TikTok passkeys rollout snubs US, feds seek commercial phishing options
TikTok has had its share of security concerns, but this week it launched passkeys on iOS devices, allowing users to sign in using Face or Touch ID. The Chinese social media firm also announced it has joined the FIDO Alliance, supporting authentication standards that can replace passwords.
As with other passkeys, the encrypted biometric data used for authentication TikTok stays on a subscriber’s device. TikTok and other third-party apps do not have access to the data.
“We are thrilled to join the FIDO Alliance as we begin to introduce passkeys for login, working with industry leaders to amplify secure passwordless technologies,” Kim Albarella, head of global security for TikTok, says in a statement.
The passkey rollout will happen in stages, with Asia, Africa, Australia and South America being the first regions to have access.
There will be no TikTok passkeys for users in the United States federal government, however. The app is banned on executive branch devices.
TikTok says passkeys are “largely phishing resistant,” and “protect against the number one crime type in the 2022 Internet Crime Report produced by the FBI’s Internet Crime Complaint Center.”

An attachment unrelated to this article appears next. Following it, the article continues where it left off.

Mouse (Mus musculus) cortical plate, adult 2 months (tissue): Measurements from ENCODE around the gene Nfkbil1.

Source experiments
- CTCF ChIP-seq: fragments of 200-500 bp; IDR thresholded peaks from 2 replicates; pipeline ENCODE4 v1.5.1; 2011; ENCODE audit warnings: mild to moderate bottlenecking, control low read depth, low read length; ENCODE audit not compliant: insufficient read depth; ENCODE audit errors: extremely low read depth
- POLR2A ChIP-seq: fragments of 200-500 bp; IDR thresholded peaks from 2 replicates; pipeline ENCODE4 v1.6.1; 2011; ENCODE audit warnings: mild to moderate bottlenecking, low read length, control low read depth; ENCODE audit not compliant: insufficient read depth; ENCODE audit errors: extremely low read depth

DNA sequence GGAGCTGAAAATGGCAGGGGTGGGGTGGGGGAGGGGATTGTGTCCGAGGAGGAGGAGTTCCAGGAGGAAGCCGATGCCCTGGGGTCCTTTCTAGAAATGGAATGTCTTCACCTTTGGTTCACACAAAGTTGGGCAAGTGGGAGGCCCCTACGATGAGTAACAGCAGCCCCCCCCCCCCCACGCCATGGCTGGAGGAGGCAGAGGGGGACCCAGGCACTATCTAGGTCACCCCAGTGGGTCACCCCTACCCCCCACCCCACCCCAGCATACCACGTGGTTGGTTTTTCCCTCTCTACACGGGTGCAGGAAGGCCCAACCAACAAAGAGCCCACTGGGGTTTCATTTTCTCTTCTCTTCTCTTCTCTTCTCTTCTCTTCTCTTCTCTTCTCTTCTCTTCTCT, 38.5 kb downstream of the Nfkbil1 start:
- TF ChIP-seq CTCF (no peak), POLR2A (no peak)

Feds not hung up on bespoke strategies
Phishing warranted a symposium of U.S. government officials from several security-focused agencies this week. The White House Multifactor Authentication Modernization Symposium discussed how the government can support and benefit from new phishing-resistant authentication, including commercial products.
Federal CISO Chris DeRusha said, “Security does not need to be complex or customized to be the best choice. Today, we are focused on leveraging the best practices of the private sector to advance how this administration meets its goals of improving the nation’s cybersecurity.”